This is a weekly post by Nidhal Guessoum (see his earlier posts here). Nidhal is an astrophysicist and Professor of Physics at American University of Sharjah and is the author of Islam's Quantum Question: Reconciling Muslim Tradition and Modern Science.
The moment I learned that Martin Rees had been awarded this year’s Templeton Prize, I knew it was going to be controversial. In the piece I wrote and posted only a few hours after the announcement, I tried to explain why Rees was a surprising choice (to most observers, who really don’t know the Templeton Foundation almost at all) and why, in my understanding, he had won. In a nutshell: besides being a hugely accomplished scientist and being so active on issues of “science and the public”, he has been tackling “Big Questions”, which for the Templeton Foundation, contributes to “spiritual progress”. I’ll try to explain this further down.
Still, I was stunned by what The Guardian’s Michael White has called “a meteor shower of abuse” inflicted on Rees from many in the scientific community. It was, however, nice to see other, more objective and fair writings by some atheists.
I say I was stunned by that reaction, for two reasons: 1) Rees is a non-believer (or, to put it bluntly, an atheist), and I would have imagined more disagreement from the religious circles (as in the reaction by the editor of First Things); after all, Rees has not endorsed Religion or joined the Templeton Foundation, and he still doesn’t see any value in the dialogue between Science and Religion; 2) I would have thought that the attacks (like Jerry Coyne’s) would have focused more on the “spiritual progress” objectives of Templeton, instead of insisting on the largely discredited claim that “Templeton's mission is a serious corruption of science.” It’s interesting that those who have stayed away from Templeton and the projects it funds (research, meetings, prizes, etc.) have a cartoonish view of the Foundation, while those (including non-religious people) who have participated in any of its activities have come away with a good, respectful impression. At the very least, I would have expected such (rigorous) scientists to examine the process by which grants are given out, before condemning Templeton.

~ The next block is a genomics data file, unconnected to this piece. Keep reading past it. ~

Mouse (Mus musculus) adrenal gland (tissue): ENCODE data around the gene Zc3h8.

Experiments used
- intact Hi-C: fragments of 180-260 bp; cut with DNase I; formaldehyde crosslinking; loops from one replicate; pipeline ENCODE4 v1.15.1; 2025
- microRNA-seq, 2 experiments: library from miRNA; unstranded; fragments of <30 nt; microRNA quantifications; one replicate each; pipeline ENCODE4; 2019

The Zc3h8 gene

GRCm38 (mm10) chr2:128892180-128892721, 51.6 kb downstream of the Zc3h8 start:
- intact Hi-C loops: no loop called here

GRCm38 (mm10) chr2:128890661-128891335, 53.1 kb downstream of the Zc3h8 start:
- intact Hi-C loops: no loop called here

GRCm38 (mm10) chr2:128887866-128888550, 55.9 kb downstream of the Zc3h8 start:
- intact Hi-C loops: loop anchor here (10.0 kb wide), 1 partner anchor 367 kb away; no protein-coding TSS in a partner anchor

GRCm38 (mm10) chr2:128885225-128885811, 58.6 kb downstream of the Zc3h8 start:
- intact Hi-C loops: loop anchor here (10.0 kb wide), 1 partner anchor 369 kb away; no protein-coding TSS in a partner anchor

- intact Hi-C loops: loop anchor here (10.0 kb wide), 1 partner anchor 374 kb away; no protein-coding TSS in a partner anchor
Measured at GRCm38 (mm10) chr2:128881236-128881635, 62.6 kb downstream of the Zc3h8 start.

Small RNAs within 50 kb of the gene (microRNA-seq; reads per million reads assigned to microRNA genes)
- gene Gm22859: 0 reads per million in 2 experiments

Let me mention in passing some (public-knowledge) info on the process by which the Prize is awarded: 1) people (anyone) nominate(s) candidates with a much supportive documentation as possible; 2) a Review Committee (made of 10 very diverse experts) receives the full submissions and spends a couple of months reviewing them; 3) the Review Committee members then submit their rankings and explanations; 4) the Review Committee meets to discuss the top 50 candidates and short-list a dozen or so; 5) the Judges (9 outstanding individuals from around the world) meet and select the winner, at which point no one, not even the president of the foundation, can have any say on the outcome. No wonder we now year after year get exceptionally good winners.
Now, let me go back to what I think is the important issue to examine here, namely what exactly is meant by “making spiritual progress” in the Templeton worldview.
As I said in my reply to a comment on my previous post, the Templeton Foundation, following the views, philosophy, and directives of its founder, believes that there are “spiritual realities”: humans have a spiritual dimension, in addition to their physical/material one. This belief is shared by the overwhelming majority of humans, past and present. (Nothing new or important, up to here; materialists, of course, reject this idea.)